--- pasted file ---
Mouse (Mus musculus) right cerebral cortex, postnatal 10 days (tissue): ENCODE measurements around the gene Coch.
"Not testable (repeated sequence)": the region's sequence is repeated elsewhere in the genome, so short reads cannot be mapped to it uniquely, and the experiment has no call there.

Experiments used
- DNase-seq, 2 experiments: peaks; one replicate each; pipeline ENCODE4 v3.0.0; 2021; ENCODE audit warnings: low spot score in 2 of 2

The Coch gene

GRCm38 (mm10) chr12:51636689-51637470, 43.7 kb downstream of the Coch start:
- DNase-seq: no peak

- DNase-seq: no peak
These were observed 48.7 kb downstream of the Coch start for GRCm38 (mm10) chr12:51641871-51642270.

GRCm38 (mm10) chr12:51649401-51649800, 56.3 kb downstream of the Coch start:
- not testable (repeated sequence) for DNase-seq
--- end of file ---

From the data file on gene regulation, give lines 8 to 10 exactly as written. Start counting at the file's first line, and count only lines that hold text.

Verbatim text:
- DNase-seq: no peak
These were observed 48.7 kb downstream of the Coch start for GRCm38 (mm10) chr12:51641871-51642270.

GRCm38 (mm10) chr12:51649401-51649800, 56.3 kb downstream of the Coch start: